You can read details of the government announcement here.
In February, the government announced that it was ‘minded’ to enable the functions of LEPs to be delivered by local government in the future. Today’s announcement confirms that by March 2024 government will support upper-tier councils (county councils and unitary authorities) or combined authorities to absorb the three main functions of LEPs, namely: business representation, strategic economic planning, and responsibility for the delivery of government programmes.
It also confirms that councils will continue to receive transition funding to support councils to take on these functions and exercise them in the future.
The County Councils Network (CCN), has been the leading voice in arguing for LEP functions to be transferred to councils for a number of years. Most recently, CCN outlined in a major report with EY, published in July 2023 (see here), that the government must make a ‘decisive’ decision and transfer LEP functions to upper-tier councils in England.
In response, CCN has strongly welcomed the announcement, including confirmation that functions will be transferred to upper-tier councils and the commitment to continuing funding – the central asks of the organisation. The network also welcomes the guidance issued today, outlining that it builds on the transition principles set out in the report by CCN and EY.
Cllr Tim Oliver, CCN Chairman and Leader of Surrey County Councils said,
“Today’s decision by the government is a decisive one and very welcome, drawing a line under recent uncertainty and allows us to get on with integrating Local Enterprise Partnership (LEP) functions into upper-tier councils and combined authorities.
“We are pleased that the government has listened to the calls of the County Councils Network (CCN) that it is upper-tier local authorities who have the necessary scale and expertise to make this transfer a success, while also confirming that transition funding will remain in place for local authorities next year as they absorb LEP functions. It is important that transition and longer term funding is sufficient to fund all new burdens and provide the necessary resources to enable councils to make the most of these new functions to support local economies.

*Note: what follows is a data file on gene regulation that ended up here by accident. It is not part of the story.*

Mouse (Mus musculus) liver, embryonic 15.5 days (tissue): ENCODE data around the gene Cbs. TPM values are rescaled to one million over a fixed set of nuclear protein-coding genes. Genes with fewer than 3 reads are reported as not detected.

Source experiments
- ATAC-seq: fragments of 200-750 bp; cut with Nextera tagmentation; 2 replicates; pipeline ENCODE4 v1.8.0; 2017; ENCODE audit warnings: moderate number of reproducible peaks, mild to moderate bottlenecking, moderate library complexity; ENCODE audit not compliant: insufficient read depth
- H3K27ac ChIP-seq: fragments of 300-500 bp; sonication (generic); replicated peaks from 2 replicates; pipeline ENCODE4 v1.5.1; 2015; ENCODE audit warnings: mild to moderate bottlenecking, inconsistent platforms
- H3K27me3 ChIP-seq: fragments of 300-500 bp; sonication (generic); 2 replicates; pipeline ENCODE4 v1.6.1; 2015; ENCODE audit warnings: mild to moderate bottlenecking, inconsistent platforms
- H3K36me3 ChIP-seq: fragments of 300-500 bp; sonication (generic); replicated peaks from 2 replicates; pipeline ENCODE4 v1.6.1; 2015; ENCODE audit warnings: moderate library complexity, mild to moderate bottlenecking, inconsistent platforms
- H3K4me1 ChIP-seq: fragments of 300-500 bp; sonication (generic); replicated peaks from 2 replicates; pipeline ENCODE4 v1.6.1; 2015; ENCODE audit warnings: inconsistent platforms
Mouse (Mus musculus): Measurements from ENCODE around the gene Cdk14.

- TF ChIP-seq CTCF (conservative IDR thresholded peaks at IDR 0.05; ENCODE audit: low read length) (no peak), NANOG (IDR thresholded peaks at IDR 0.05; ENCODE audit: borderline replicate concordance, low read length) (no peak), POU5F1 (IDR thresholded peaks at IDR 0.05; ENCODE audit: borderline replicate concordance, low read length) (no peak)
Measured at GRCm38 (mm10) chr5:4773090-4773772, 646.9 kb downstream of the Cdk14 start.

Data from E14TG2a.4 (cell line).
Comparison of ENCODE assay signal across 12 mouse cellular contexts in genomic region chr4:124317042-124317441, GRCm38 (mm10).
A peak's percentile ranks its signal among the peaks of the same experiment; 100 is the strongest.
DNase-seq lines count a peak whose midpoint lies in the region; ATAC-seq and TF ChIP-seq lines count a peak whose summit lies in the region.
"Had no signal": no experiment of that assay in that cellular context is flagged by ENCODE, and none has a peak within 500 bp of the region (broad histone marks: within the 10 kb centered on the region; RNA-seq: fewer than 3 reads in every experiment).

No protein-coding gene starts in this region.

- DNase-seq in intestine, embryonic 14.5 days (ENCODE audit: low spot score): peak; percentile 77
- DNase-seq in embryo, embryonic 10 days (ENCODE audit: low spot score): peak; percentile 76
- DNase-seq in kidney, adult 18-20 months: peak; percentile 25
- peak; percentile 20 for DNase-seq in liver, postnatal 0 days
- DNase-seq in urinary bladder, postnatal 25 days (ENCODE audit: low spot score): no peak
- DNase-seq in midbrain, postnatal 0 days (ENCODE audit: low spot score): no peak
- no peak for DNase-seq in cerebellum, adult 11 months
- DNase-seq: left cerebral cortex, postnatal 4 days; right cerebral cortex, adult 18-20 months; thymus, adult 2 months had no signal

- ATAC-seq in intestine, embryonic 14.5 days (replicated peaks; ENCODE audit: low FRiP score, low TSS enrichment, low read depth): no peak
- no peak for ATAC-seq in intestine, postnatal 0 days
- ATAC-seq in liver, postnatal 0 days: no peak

“While the government have clearly set out that LEP functions should be transferred to upper-tier councils, it still allows LEPs to continue to operate independently without government support. While recognising these are private enterprises which the government cannot abolish, this could create duplication and confusion locally, and therefore they should only continue to function following consultation with the relevant upper-tier council.
“CCN recently published a report with EY which sets out a clear blueprint or how this transition can be successfully implemented, and outlines the national and local principles that should be adhered to – many of which are reflected in today’s guidance. LEPs have accomplished a lot of good work and we want to work closely to integrate them as quickly and as efficiently as possible into local government. Equally, we will ensure that the voice of local business continues to be heard in economic decision making going forward. It is through this shared expertise that we stand the best chance of growing our economies.”
Notes to editor